Randy Newman mocks racists with ‘I’m dreaming of a white president’ song
NEW YORK (AP) — Randy Newman is weighing in on the U.S. presidential election with a new song “I’m Dreaming,” and the Obama supporter is pointing out racism with its refrain: “I’m dreaming of a white president.”
The piano tune is full of satirical, sarcastic — and signature — Newman anecdotes about someone who votes for the president because he is white.
Newman, who is white, is openly supporting President Barack Obama. He says he wants the public to find comedic relief in the song but to know he’s serious in thinking that racism continues. He called racism “the great issue of this country.”
“I felt that that sentiment exists in the country,” Newman said in an interview Monday. “I don’t know how many people you can get to admit it. I think maybe zero.”
The song will be released as a free download Tuesday, and Newman is encouraging listeners to donate to the United Negro College Fund.
“I’m Dreaming” features lyrics such as “He won’t be the brightest, perhaps, but he’ll be the whitest, and I’ll vote for that.”
Newman, 68, has won multiple Academy Awards, Grammys and Emmys for composing music for movies such as “Cars,” ”Monsters, Inc.,” the “Toy Story” franchise and the TV series “Monk.”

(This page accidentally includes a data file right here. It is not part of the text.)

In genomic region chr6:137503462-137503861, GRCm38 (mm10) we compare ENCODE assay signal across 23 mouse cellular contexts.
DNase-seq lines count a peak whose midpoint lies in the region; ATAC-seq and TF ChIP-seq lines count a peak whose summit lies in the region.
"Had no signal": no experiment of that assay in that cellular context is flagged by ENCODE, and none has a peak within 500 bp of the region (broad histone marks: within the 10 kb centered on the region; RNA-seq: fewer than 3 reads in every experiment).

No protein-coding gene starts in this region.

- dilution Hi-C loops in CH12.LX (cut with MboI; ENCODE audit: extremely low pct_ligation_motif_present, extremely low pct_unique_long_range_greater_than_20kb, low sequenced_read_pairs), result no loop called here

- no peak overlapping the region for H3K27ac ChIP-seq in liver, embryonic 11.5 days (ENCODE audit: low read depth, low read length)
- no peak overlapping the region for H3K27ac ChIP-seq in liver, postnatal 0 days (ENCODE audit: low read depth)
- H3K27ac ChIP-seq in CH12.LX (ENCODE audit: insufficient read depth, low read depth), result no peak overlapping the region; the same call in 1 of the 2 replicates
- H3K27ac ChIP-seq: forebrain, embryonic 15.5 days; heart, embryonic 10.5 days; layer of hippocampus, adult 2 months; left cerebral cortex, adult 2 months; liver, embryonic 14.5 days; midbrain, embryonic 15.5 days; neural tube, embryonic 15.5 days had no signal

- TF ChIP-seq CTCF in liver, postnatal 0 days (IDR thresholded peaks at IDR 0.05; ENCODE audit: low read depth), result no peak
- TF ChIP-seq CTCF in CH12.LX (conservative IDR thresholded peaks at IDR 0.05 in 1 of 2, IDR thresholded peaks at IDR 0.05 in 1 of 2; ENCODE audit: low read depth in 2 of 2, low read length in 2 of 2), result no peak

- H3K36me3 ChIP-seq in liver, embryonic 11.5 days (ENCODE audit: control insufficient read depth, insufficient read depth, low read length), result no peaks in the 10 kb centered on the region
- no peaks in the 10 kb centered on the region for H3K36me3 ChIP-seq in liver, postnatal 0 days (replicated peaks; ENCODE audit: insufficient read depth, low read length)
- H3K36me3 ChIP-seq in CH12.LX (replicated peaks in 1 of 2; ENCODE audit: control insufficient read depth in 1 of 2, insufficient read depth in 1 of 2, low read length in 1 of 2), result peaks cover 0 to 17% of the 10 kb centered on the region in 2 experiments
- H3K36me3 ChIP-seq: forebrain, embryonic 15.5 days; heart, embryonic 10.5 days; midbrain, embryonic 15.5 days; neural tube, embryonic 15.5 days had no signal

He often writes songs from the perspective of a character not like himself. “Short People,” the 1977 No. 2 Billboard hit, attacked short people. And “Sail Away” is a come-on from a slave trader to a potential slave.
“It’s delicate enough that I’m not going to offend people every which way, but I wanted to get it right as best I could,” said Newman of this new song.
He believes Obama will be re-elected in November and feels that Republican contender Mitt Romney isn’t a “serious candidate for president.”
Newman said he’s proud of how America has progressed but added that “there’s a long way to go.”
“No European country would have elected a black man,” he said. “I can’t believe it happened. I think it’s fantastic, like a step on the moon.”
The Songwriters Hall of Fame inductee said some friends told him to save the track — which he wrote a couple weeks ago — for an upcoming album, but he said releasing it now is perfect timing.
“I think it’s for the moment,” he said. “It’s not going to live forever.”
Copyright 2012 The Associated Press.